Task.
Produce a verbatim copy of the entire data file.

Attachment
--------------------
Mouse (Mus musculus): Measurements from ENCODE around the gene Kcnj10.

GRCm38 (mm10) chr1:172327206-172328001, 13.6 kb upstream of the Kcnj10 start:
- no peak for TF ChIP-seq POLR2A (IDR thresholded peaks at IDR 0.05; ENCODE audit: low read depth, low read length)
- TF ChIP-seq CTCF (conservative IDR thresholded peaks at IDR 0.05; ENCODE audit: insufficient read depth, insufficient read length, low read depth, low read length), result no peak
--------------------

Mouse (Mus musculus): Measurements from ENCODE around the gene Kcnj10.

GRCm38 (mm10) chr1:172327206-172328001, 13.6 kb upstream of the Kcnj10 start:
- no peak for TF ChIP-seq POLR2A (IDR thresholded peaks at IDR 0.05; ENCODE audit: low read depth, low read length)
- TF ChIP-seq CTCF (conservative IDR thresholded peaks at IDR 0.05; ENCODE audit: insufficient read depth, insufficient read length, low read depth, low read length), result no peak